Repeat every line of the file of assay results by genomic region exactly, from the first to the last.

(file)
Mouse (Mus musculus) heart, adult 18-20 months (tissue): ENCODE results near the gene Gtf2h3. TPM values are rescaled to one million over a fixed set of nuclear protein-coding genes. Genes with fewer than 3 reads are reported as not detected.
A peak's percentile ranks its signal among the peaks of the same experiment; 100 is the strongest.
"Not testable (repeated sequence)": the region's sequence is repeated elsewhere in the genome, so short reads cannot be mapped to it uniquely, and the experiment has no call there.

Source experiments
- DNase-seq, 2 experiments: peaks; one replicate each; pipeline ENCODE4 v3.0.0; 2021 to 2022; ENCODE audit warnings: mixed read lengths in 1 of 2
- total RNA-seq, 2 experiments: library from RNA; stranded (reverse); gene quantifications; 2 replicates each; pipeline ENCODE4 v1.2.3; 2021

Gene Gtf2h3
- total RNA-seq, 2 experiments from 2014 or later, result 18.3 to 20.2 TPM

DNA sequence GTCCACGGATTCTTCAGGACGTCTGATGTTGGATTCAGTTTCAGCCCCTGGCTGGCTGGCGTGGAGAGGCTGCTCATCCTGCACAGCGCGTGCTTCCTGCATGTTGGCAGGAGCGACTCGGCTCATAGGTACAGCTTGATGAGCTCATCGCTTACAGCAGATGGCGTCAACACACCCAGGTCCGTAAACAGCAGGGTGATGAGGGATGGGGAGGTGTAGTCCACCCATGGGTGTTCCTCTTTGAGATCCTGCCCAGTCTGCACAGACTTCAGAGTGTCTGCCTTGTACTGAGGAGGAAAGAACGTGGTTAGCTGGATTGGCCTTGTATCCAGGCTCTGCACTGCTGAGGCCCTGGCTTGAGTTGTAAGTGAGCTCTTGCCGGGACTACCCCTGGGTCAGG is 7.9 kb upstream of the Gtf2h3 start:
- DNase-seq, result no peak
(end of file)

Mouse (Mus musculus) heart, adult 18-20 months (tissue): ENCODE results near the gene Gtf2h3. TPM values are rescaled to one million over a fixed set of nuclear protein-coding genes. Genes with fewer than 3 reads are reported as not detected.
A peak's percentile ranks its signal among the peaks of the same experiment; 100 is the strongest.
"Not testable (repeated sequence)": the region's sequence is repeated elsewhere in the genome, so short reads cannot be mapped to it uniquely, and the experiment has no call there.

Source experiments
- DNase-seq, 2 experiments: peaks; one replicate each; pipeline ENCODE4 v3.0.0; 2021 to 2022; ENCODE audit warnings: mixed read lengths in 1 of 2
- total RNA-seq, 2 experiments: library from RNA; stranded (reverse); gene quantifications; 2 replicates each; pipeline ENCODE4 v1.2.3; 2021

Gene Gtf2h3
- total RNA-seq, 2 experiments from 2014 or later, result 18.3 to 20.2 TPM

DNA sequence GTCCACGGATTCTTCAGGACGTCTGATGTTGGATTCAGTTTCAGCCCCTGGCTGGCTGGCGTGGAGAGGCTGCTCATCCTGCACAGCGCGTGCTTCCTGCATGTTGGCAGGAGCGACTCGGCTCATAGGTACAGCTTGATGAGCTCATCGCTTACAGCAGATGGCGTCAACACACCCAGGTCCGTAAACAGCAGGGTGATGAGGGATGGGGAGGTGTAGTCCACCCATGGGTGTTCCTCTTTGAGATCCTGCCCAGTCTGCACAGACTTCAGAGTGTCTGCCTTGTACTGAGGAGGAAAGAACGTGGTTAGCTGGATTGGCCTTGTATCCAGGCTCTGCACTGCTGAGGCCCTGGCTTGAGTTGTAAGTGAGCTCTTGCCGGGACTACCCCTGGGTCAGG is 7.9 kb upstream of the Gtf2h3 start:
- DNase-seq, result no peak